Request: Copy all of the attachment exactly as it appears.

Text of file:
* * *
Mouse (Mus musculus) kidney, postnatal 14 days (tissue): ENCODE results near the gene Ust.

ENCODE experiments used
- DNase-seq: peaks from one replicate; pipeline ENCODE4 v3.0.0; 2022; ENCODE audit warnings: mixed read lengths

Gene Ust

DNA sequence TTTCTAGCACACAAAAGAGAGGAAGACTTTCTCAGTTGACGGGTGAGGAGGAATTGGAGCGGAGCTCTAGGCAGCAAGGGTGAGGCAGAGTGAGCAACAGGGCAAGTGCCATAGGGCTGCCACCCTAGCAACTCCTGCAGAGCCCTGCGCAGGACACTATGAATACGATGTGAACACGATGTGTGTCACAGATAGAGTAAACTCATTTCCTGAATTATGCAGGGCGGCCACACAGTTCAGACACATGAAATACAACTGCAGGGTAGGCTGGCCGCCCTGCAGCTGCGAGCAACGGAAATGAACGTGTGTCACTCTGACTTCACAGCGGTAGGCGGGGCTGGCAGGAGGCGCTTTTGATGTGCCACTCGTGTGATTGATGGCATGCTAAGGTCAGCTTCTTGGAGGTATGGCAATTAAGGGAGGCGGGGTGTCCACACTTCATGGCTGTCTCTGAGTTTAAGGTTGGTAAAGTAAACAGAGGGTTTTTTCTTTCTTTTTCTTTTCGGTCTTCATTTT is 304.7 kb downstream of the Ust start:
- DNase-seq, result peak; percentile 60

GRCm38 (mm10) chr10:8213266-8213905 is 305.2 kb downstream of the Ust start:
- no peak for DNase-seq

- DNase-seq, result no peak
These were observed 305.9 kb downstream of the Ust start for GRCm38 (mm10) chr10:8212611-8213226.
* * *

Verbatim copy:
Mouse (Mus musculus) kidney, postnatal 14 days (tissue): ENCODE results near the gene Ust.

ENCODE experiments used
- DNase-seq: peaks from one replicate; pipeline ENCODE4 v3.0.0; 2022; ENCODE audit warnings: mixed read lengths

Gene Ust

DNA sequence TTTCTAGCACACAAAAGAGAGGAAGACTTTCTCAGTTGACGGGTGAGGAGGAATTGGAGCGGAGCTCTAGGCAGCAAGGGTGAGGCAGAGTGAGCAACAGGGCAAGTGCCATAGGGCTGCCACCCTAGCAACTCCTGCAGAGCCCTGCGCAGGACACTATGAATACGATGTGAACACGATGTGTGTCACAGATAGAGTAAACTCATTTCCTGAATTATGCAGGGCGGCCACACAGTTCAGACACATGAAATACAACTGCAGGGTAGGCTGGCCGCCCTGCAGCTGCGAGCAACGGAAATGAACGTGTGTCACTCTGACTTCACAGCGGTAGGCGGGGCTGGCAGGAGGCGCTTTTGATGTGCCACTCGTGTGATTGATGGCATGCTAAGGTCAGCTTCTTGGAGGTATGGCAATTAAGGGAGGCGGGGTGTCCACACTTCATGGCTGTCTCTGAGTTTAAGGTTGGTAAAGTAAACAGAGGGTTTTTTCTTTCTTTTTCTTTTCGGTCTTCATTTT is 304.7 kb downstream of the Ust start:
- DNase-seq, result peak; percentile 60

GRCm38 (mm10) chr10:8213266-8213905 is 305.2 kb downstream of the Ust start:
- no peak for DNase-seq

- DNase-seq, result no peak
These were observed 305.9 kb downstream of the Ust start for GRCm38 (mm10) chr10:8212611-8213226.